For employment as a cargo helicopter the USAF took into service 133 units of an aircraft designated the CH-3C in the early 1960s. During the Vietnam War a small number of the CH-3C helicopters were painted black as seen here on this museum aircraft and employed in a variety of covert operations throughout South-East Asia.
The bulk of the USAF CH-3C helicopters deployed to South-East Asia in 1967 belonged to two units: the 20th and 21st Helicopter Squadrons. The former was nicknamed the `Pony Express’ and the latter the `Dust Devils’. Despite their mundane unit designations and colourful nicknames, these units were in reality USAF Special Operations Force (SOF) units. They were tasked with running covert missions, typically involving the delivery into and recovery of unconventional warfare teams in the countries surrounding South Vietnam.
Besides its CH-3C helicopters, the 20th Helicopter Squadron also began using thirty-one units of the UH-1F Huey, some of which were later reconfigured as UH-1P gunships. Their job was to escort the CH-3C helicopters during their missions. Eventually they took into service the twin-engine UH-1N Huey, some of which were also converted into gunships. Reflecting their multi-coloured camouflage paint schemes, the Hueys were unofficially nicknamed the `Green Hornets’.
In 1969, the Dust Devils took over the CH-3Cs and Hueys of the Pony Express as well as their missions. In 1970, the number of covert missions was greatly reduced as a new American president was trying to bring the war in South-East Asia to a close and reduce the number of American casualties. All the men and the helicopters of the Dust Devils stood down in 1972, with American military involvement in the war coming to an end in the following year.
On display is the MH-53M Pave Low IV. Its last service flight took place in Iraq on 28 March 2008. Prior to that occasion it saw service during both Operation DESERT STORM in 1991 and Operation IRAQI FREEDOM in 2003. On the front lower fuselage can be seen the large number of radomes that contained the sensors employed to fly the helicopter at night and in adverse weather conditions.
Included among the sensor arrays mounted on the front fuselage of the MH-53 Pave Low series helicopter pictured would be FLIR and terrain-following radar. Other sensors carried on board would be the Global Positioning System (GPS) and an Inertial Navigation System (INS). The aircraft carried a crew of six: two pilots, two flight engineers and two gunners.
Taking part in a training exercise is an MH-53J Pave Low III. The helicopter had a length of 88ft and a height of 17ft 2in. Empty it weighed 23,570lb and had a maximum take-off weight of 42,000lb. The maximum speed was 196mph with a service ceiling of 16,000ft. Its range on external fuel tanks was 540 miles.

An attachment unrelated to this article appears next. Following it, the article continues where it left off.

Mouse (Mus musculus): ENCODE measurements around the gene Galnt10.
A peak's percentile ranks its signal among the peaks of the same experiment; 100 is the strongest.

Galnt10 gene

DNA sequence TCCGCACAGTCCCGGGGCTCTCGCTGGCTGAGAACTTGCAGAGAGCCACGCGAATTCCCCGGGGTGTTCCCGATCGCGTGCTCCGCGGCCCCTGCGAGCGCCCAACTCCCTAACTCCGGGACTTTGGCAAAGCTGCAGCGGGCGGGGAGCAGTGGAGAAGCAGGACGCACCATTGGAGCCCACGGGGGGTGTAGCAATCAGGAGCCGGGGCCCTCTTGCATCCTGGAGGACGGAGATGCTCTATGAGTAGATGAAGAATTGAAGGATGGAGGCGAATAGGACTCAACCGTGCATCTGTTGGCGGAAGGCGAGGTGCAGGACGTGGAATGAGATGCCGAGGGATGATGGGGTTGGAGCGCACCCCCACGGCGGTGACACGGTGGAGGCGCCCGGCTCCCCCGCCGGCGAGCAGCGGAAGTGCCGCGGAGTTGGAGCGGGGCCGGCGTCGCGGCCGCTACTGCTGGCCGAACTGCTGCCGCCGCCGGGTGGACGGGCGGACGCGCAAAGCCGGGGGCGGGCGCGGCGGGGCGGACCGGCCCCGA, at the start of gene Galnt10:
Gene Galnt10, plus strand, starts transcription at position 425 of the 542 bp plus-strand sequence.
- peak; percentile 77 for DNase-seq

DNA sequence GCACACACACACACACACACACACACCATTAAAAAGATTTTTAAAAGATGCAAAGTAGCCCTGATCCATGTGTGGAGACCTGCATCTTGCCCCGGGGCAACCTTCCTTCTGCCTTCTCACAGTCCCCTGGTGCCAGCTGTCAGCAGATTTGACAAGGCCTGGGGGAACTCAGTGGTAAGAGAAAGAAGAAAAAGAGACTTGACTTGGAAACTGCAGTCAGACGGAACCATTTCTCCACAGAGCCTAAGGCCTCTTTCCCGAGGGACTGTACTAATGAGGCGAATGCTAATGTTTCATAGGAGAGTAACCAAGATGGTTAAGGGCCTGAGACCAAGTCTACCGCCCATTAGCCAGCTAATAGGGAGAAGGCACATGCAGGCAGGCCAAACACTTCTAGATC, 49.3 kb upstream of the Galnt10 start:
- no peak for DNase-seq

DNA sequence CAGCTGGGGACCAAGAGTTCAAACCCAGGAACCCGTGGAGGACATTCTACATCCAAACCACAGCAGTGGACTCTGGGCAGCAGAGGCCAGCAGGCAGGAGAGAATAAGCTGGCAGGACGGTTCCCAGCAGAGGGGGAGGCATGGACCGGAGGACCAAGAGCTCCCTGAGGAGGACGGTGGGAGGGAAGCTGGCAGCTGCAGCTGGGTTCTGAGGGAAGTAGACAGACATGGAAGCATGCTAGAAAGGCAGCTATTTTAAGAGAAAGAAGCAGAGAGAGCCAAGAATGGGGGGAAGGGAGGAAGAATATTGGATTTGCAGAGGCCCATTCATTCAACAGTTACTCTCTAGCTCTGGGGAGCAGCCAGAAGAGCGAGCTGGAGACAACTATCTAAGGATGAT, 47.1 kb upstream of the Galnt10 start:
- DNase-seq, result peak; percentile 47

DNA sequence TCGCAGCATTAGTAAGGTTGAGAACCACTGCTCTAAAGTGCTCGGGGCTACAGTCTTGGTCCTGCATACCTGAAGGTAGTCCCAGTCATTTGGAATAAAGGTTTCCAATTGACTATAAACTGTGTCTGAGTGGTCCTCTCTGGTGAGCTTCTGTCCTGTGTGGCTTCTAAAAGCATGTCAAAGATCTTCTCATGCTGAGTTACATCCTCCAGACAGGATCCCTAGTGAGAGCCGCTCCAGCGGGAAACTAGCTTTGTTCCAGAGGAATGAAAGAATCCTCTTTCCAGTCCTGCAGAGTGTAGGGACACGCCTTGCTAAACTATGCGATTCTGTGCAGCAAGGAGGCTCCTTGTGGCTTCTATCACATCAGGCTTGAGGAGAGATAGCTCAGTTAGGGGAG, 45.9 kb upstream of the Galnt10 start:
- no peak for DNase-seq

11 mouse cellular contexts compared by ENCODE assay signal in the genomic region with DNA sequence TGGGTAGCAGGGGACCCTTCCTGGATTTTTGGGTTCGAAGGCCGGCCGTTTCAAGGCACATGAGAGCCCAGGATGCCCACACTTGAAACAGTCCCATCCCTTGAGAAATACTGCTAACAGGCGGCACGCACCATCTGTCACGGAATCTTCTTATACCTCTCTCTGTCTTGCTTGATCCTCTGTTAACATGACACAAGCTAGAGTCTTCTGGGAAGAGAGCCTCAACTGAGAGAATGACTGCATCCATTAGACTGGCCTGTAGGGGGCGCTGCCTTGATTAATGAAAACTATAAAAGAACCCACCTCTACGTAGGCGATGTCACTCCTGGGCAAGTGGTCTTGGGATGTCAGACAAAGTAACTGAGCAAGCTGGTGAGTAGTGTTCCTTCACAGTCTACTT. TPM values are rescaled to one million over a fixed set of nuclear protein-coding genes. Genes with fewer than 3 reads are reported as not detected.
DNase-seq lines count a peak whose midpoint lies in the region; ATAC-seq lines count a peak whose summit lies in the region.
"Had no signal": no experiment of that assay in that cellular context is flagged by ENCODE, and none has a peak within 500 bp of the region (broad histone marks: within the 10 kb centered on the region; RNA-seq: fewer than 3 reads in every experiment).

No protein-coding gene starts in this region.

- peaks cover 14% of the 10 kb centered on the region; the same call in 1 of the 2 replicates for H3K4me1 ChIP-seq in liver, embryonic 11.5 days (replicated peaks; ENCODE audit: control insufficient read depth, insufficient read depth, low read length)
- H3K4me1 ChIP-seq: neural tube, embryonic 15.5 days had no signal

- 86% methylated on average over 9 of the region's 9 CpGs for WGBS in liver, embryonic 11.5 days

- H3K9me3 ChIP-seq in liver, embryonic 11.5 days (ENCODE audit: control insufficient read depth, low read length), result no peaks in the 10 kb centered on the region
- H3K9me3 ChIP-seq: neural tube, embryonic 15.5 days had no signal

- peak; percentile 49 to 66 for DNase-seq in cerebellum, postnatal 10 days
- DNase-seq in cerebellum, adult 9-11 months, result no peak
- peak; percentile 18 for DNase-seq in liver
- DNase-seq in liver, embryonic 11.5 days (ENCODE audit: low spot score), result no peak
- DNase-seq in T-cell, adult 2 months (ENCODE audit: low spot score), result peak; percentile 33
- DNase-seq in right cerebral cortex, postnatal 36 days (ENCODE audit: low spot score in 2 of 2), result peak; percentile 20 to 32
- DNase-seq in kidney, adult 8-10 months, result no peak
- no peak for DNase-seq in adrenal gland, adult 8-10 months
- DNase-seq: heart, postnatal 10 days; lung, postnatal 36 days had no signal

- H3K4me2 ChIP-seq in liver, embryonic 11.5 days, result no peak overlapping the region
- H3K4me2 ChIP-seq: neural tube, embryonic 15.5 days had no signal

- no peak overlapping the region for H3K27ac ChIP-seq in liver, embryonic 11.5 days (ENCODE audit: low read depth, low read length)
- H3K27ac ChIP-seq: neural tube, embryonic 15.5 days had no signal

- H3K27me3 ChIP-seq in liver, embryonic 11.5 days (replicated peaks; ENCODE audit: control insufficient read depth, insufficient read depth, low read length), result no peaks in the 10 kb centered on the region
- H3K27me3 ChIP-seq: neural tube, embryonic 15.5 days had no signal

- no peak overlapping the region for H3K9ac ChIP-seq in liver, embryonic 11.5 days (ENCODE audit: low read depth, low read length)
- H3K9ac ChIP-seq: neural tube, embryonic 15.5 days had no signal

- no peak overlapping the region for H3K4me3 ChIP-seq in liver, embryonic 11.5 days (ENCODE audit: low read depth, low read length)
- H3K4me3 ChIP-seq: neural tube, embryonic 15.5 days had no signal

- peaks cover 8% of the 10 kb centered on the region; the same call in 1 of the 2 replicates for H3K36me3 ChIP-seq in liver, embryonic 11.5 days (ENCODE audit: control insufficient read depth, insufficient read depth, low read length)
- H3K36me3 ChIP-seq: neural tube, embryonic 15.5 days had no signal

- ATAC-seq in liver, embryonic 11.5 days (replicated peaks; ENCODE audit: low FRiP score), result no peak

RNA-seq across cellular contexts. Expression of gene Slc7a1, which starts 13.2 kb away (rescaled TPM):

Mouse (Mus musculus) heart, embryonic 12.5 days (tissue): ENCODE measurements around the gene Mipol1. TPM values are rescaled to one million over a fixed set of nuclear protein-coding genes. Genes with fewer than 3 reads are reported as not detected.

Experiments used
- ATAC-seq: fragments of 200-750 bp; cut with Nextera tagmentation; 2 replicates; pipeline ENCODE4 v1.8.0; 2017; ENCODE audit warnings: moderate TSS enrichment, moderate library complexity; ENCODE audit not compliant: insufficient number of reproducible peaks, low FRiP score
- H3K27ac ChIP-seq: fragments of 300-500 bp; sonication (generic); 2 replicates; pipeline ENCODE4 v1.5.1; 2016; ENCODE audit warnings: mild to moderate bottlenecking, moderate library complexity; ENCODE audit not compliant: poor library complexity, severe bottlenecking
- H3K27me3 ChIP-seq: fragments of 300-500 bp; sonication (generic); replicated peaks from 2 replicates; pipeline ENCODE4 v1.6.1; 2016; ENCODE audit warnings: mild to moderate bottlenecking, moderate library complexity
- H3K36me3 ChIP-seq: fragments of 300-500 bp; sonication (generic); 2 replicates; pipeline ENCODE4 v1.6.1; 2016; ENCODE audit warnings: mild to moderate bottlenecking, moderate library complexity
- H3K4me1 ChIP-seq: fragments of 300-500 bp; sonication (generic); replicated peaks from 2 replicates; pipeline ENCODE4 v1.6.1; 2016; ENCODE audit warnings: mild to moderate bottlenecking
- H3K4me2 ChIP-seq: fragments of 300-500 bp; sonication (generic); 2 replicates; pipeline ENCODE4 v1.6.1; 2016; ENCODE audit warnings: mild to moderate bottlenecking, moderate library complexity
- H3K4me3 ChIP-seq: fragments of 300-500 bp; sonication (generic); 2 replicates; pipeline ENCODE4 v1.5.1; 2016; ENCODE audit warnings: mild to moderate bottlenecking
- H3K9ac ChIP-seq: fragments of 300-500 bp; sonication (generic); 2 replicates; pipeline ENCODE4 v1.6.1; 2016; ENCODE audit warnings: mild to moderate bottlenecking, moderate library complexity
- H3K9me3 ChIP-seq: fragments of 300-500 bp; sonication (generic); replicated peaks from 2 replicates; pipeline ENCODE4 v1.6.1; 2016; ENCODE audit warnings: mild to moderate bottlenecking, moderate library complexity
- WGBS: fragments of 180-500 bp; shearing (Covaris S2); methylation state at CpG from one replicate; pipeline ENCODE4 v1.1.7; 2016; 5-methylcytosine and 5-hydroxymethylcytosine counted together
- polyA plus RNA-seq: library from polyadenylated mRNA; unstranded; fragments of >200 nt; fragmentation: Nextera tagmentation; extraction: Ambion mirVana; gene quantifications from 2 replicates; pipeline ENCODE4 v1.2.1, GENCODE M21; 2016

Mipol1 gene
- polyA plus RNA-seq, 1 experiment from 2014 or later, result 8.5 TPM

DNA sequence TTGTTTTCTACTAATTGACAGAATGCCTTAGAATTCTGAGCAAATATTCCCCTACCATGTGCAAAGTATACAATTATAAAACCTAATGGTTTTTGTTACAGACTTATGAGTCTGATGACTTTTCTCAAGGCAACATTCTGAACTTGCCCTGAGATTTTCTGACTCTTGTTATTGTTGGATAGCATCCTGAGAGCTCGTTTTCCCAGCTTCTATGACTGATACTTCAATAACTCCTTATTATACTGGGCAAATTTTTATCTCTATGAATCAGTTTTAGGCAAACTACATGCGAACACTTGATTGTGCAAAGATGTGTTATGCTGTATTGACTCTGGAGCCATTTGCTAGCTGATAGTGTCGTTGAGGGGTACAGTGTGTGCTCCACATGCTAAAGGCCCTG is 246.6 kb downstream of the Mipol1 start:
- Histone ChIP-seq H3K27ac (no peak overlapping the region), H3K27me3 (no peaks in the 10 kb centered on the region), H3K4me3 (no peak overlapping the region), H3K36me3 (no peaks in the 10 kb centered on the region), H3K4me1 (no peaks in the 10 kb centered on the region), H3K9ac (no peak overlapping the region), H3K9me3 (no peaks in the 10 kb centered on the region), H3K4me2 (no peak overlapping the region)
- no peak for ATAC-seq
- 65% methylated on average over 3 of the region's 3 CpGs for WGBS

In the 1980s the USAF as an experiment had eight of their remaining Vietnam War-vintage HH-53 series helicopters rebuilt from the ground up and fitted with the latest in avionics. They therefore became the MH-53H Pave Low. The word `Pave’ is an acronym for Precision Avionics Vectoring Equipment and the word `Low’ reflects the fact that the helicopter could now fly nap-of-the earth (NOE) around the clock and in adverse weather conditions.
The advanced capabilities of the MH-53H Pave Low soon caught the attention of the Air Force Special Operations Command (AFSOC). This resulted in the former CSAR helicopter assuming new roles such as long-range infiltration and exfiltration. Positive results with the MH-53H Pave Low led to an upgraded model designated the MH-53J Pave Low III.
One of the most important later additions to the MH-53J Pave Low III was referred to as the Interactive Defensive Avionics System/Multi-Mission Advanced Tactical Terminal, or IDAS/MATT. A description of the device appeared in an online USAF article dated 19 October 1998:
A color, multifunctional, night-vision compatible digital map screen is the most visible hardware in the system. Located on the helicopter’s instrument panel, the display gives an MH-53 crew a clearer picture of the battlefield. Crews have access to near real-time events, including the aircrew’s flight route, man-made hazards such as power lines and even enemy electronic threats that are `over-the-horizon’. Transmissions are beamed from a satellite to the helicopter’s computer and then decoded. The data from the screen provides a perspective of potential threats and their lethal threat radius.
Reflecting the heightened level of capabilities provided by IDAS/MATT, the MH-53J Pave Low III was relabelled as MH-53M Pave Low IV. Despite this enhancement, all the Pave Low helicopters were retired from USAF service in 2008. The 2009 replacement for the MH-53M was the CV-22B Osprey. Like its predecessor, it is equipped with an integrated threat countermeasure system, terrain-following radar, forward-looking infrared sensor and other advanced avionics systems.